The Quadratic FormulaDate: 12/12/2005 at 00:04:25 From: Chris Subject: The Quadratic formula We've been studying the quadratic formula as a way to solve quadratic equations, but I'm a little confused by it. Can you give me a summary of what the formula is, how and when you apply it, and why it's important? Date: 12/12/2005 at 11:36:11 From: Doctor Ian Subject: Re: The Quadratic formula Hi Chris, _When_ you apply it is: When it's difficult or impossible to factor the quadratic expression in the equation you are trying to solve. Usually, this means when the coefficient of x^2 is something other than 1, or when the roots aren't integers. _How_ you apply it is, you write down the formula, -b +/- sqrt(b^2 - 4ac) x = ---------------------- when ax^2 + bx + c = 0 2a and then you figure out what a, b, and c are. For example: 0 = 3x^2 - 4x - 9 0 = 3x^2 + -4x + -9 | | |____ c = -9 | |_________ b = -4 |_________________ a = 3 Then you substitute into the formula, using ()'s around the values to keep from messing up any signs: -(-4) +/- sqrt((-4)^2 - 4(3)(-9)) x = --------------------------------- 2(3) and then you simplify that. You will usually get two answers, although sometimes you can get one answer twice. You can tell how many and what type of answers you will get by the expression in the square root, which is called the "discriminant". If the "discriminant" evaluates to zero, you just get one root: -b x = -- 2a If it evaluates to a positive perfect square, you get a couple of rational roots: -b + n -b - n x = ------, ------ 2a 2a If it evaluates to a positive non-square, you get a couple of irrational roots: _ _ -b + \/n -b - \/n x = --------, -------- 2a 2a And if it evaluates to a negative number, you get a couple of imaginary roots: __ __ -b + \/-n -b - \/-n x = ---------, --------- 2a 2a _ _ -b + i*\/n -b - i*\/n = ----------, ---------- where i^2 = -1 2a 2a (Can you see why the name "discriminant" was chosen?) Note that sometimes you can _partially_ apply it when you're trying to factor, just to see if you can expect factoring to work. For example, if I'm looking at something like 0 = 3x^2 + -4x + -9 | | |____ c = -9 | |_________ b = -4 |_________________ a = 3 I'll quickly evaluate the discriminant, b^2 - 4ac = (-4)^2 - 4(3)(-9) = 16 + 128 = 124 Since this isn't a perfect square, I know I'm not going to get factoring to work out, so I'll go ahead and apply the rest of the formula. On the other hand, if I'm looking at something like 2x^2 + -4x + -16 the discriminant is b^2 - 4ac = (-4)^2 - 4(2)(-16) = 16 + 128 = 144 = 12^2 so that tells me that factoring will work. Of course, at this point, it's easier to apply the rest of the formula to get the roots, -(-4) +/- 12 ------------ = 1 +/- 3 = -2 or 4 4 so depending on what I'm trying to do, it might not be worth going back to complete the factoring. Does this help? - Doctor Ian, The Math Forum http://mathforum.org/dr.math/ |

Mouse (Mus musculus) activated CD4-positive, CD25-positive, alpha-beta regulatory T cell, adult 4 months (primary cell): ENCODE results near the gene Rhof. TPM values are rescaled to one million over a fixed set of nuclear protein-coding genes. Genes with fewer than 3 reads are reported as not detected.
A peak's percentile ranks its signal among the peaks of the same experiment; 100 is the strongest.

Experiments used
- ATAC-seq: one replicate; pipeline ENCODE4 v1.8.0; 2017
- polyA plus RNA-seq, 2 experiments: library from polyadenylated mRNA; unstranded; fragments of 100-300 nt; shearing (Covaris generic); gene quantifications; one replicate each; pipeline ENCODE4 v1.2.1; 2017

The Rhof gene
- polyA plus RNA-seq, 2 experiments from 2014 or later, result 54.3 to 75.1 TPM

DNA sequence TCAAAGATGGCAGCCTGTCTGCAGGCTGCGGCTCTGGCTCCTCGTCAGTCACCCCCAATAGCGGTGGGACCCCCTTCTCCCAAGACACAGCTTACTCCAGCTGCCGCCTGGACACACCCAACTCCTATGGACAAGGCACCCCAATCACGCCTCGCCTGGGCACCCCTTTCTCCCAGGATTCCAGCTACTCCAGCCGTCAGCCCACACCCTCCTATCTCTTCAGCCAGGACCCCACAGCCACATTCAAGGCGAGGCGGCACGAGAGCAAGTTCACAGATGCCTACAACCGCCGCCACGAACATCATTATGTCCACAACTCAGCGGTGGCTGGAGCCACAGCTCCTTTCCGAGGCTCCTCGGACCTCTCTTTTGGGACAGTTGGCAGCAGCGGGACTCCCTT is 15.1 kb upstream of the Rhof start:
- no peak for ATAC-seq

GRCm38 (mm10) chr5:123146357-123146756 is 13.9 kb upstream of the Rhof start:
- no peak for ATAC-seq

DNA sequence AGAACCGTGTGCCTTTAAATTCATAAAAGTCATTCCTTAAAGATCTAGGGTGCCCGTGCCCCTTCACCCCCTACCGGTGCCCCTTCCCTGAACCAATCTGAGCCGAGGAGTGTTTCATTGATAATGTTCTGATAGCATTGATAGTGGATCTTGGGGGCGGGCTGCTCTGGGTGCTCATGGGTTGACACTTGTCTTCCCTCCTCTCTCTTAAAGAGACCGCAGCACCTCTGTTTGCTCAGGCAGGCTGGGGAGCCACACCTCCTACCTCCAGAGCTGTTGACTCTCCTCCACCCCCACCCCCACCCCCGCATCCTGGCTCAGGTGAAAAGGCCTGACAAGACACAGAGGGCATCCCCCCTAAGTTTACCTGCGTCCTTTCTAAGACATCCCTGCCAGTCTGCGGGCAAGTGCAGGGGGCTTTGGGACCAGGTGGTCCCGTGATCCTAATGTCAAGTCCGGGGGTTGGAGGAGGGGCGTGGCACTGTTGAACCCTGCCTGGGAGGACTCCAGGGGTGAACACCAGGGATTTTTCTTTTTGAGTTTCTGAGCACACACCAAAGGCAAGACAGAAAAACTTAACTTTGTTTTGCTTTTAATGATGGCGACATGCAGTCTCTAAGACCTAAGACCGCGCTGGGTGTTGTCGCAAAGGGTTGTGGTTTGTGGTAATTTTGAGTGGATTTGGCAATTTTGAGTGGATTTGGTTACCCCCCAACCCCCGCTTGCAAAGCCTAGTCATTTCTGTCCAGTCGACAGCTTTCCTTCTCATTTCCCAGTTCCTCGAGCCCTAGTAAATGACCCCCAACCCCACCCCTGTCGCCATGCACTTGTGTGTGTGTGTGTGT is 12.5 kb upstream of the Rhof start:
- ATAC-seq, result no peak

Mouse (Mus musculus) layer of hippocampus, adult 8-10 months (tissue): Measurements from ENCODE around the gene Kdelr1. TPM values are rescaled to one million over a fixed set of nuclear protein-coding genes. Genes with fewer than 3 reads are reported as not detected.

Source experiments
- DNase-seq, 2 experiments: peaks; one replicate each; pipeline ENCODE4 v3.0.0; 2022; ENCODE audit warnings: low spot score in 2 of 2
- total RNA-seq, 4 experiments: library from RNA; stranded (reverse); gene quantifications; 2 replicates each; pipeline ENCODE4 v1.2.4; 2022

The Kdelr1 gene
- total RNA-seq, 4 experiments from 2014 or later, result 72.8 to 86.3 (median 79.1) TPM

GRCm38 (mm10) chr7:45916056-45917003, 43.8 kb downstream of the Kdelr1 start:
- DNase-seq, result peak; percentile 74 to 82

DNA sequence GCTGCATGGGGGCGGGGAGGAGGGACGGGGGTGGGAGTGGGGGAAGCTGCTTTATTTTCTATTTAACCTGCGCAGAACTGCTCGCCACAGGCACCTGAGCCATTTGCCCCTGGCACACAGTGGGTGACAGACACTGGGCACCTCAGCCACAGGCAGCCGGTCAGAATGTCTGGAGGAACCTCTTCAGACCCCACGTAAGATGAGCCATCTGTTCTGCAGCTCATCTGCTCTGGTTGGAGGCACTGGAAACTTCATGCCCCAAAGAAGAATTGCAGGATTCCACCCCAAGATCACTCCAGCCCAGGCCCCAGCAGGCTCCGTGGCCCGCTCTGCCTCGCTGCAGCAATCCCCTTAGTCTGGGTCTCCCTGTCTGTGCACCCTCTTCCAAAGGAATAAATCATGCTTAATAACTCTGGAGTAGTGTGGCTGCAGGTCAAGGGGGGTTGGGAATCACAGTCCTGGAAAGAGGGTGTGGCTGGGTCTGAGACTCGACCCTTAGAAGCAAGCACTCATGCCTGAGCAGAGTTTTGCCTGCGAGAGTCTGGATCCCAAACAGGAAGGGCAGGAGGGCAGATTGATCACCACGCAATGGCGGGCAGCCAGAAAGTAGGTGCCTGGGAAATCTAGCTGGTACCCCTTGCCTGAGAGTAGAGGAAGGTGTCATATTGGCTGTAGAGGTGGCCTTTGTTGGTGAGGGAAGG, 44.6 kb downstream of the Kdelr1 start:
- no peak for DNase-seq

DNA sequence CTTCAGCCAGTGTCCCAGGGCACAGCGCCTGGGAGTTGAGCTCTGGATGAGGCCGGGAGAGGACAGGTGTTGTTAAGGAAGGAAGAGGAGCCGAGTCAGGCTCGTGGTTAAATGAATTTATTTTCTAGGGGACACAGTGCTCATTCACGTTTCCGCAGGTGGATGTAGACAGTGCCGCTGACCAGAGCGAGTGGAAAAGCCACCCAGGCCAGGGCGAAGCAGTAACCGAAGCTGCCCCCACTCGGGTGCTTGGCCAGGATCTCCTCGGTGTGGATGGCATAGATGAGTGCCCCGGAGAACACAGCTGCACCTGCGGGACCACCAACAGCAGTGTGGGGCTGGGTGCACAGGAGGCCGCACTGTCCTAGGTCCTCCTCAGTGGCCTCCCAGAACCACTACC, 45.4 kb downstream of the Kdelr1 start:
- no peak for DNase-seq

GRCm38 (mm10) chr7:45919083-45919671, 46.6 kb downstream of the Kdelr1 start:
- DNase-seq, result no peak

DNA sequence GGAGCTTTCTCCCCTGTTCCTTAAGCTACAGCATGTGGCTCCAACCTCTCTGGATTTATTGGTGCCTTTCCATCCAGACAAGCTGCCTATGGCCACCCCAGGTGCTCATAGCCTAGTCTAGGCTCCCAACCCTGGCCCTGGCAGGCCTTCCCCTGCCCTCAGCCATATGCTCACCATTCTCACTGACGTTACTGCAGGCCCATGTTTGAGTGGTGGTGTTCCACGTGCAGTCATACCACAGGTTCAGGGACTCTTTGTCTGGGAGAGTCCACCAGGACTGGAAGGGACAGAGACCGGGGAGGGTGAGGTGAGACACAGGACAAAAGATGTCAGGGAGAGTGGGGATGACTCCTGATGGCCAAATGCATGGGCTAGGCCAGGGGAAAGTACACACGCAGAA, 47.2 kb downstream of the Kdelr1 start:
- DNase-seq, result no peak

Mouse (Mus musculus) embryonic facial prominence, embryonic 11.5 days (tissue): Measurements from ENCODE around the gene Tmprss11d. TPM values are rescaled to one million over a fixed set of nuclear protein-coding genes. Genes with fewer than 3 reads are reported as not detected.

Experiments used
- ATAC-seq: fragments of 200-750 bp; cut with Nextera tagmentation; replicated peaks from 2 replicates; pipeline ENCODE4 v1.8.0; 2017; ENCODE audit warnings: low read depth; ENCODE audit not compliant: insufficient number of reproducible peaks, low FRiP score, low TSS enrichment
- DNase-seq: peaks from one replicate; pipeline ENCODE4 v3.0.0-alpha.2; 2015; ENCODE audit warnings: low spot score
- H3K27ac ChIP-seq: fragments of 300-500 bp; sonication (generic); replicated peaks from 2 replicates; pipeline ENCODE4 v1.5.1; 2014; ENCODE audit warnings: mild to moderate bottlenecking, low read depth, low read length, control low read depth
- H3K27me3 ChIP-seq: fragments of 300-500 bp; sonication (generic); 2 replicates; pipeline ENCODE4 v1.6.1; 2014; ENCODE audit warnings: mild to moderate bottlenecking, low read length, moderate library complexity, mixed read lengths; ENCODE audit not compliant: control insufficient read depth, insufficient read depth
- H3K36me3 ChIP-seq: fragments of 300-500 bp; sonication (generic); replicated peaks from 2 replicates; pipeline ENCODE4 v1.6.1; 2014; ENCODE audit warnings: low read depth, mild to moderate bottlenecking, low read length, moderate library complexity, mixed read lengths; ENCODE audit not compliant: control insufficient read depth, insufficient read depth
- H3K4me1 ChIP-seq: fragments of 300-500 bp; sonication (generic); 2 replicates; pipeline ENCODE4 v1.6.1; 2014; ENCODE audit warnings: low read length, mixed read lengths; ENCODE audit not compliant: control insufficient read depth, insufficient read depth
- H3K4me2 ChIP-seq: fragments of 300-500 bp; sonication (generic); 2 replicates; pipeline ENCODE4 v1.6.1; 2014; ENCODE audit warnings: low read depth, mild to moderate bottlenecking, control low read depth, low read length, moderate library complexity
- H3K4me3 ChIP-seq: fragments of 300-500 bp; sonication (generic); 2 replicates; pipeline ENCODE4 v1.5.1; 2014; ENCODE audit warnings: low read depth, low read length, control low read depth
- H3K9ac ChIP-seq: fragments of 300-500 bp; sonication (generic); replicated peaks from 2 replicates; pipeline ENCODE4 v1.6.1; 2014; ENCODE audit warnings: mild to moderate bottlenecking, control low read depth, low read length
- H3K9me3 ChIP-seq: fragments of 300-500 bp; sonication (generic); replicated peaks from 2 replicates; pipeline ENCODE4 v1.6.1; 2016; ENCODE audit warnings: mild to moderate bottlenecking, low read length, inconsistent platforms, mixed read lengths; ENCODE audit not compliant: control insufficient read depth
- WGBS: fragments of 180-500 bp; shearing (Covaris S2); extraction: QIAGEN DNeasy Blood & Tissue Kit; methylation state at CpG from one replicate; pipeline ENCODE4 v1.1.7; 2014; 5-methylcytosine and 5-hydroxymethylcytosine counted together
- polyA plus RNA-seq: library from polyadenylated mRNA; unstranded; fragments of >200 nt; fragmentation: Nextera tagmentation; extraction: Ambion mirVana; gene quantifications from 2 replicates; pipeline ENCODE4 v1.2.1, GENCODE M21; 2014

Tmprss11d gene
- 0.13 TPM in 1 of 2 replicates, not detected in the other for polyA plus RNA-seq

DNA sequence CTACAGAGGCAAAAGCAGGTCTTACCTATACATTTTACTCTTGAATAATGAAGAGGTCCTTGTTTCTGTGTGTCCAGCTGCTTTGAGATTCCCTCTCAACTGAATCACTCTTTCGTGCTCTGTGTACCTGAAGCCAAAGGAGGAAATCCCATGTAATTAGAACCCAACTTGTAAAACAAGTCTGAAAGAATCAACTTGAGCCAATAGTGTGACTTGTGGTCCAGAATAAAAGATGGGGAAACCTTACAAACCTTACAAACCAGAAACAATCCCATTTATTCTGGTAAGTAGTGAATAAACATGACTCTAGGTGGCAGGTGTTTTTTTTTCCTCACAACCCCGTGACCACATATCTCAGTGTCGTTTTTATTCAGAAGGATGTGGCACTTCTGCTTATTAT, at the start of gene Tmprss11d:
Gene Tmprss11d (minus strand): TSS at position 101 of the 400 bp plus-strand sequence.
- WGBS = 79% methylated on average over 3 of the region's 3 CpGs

Search the Dr. Math Library: |
[Privacy Policy] [Terms of Use]
Ask Dr. Math^{TM}
© 1994-2013 The Math Forum
http://mathforum.org/dr.math/